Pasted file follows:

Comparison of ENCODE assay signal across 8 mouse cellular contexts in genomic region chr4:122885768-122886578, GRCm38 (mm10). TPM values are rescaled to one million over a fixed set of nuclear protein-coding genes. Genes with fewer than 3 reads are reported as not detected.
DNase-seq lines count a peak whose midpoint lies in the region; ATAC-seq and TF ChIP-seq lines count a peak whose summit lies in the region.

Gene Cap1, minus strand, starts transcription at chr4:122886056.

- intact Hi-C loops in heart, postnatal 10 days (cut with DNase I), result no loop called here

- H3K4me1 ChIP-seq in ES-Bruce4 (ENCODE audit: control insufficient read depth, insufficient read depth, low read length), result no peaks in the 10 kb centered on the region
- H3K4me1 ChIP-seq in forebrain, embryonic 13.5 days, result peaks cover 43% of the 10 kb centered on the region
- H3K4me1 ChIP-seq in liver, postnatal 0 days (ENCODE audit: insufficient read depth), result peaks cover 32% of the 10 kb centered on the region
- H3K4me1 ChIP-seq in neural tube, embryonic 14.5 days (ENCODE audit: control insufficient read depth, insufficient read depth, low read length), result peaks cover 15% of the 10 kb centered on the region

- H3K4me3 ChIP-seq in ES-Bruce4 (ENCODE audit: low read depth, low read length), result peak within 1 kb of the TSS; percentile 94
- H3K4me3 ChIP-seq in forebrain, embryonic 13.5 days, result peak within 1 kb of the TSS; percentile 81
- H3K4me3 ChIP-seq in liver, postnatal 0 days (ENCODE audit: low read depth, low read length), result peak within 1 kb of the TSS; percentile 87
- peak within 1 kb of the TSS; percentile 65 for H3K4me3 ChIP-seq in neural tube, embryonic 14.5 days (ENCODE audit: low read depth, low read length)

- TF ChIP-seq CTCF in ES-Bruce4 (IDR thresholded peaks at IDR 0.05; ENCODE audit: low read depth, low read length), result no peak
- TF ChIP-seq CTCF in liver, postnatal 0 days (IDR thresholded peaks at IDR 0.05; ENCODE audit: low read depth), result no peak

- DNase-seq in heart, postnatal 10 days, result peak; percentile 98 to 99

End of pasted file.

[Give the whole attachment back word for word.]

Comparison of ENCODE assay signal across 8 mouse cellular contexts in genomic region chr4:122885768-122886578, GRCm38 (mm10). TPM values are rescaled to one million over a fixed set of nuclear protein-coding genes. Genes with fewer than 3 reads are reported as not detected.
DNase-seq lines count a peak whose midpoint lies in the region; ATAC-seq and TF ChIP-seq lines count a peak whose summit lies in the region.

Gene Cap1, minus strand, starts transcription at chr4:122886056.

- intact Hi-C loops in heart, postnatal 10 days (cut with DNase I), result no loop called here

- H3K4me1 ChIP-seq in ES-Bruce4 (ENCODE audit: control insufficient read depth, insufficient read depth, low read length), result no peaks in the 10 kb centered on the region
- H3K4me1 ChIP-seq in forebrain, embryonic 13.5 days, result peaks cover 43% of the 10 kb centered on the region
- H3K4me1 ChIP-seq in liver, postnatal 0 days (ENCODE audit: insufficient read depth), result peaks cover 32% of the 10 kb centered on the region
- H3K4me1 ChIP-seq in neural tube, embryonic 14.5 days (ENCODE audit: control insufficient read depth, insufficient read depth, low read length), result peaks cover 15% of the 10 kb centered on the region

- H3K4me3 ChIP-seq in ES-Bruce4 (ENCODE audit: low read depth, low read length), result peak within 1 kb of the TSS; percentile 94
- H3K4me3 ChIP-seq in forebrain, embryonic 13.5 days, result peak within 1 kb of the TSS; percentile 81
- H3K4me3 ChIP-seq in liver, postnatal 0 days (ENCODE audit: low read depth, low read length), result peak within 1 kb of the TSS; percentile 87
- peak within 1 kb of the TSS; percentile 65 for H3K4me3 ChIP-seq in neural tube, embryonic 14.5 days (ENCODE audit: low read depth, low read length)

- TF ChIP-seq CTCF in ES-Bruce4 (IDR thresholded peaks at IDR 0.05; ENCODE audit: low read depth, low read length), result no peak
- TF ChIP-seq CTCF in liver, postnatal 0 days (IDR thresholded peaks at IDR 0.05; ENCODE audit: low read depth), result no peak

- DNase-seq in heart, postnatal 10 days, result peak; percentile 98 to 99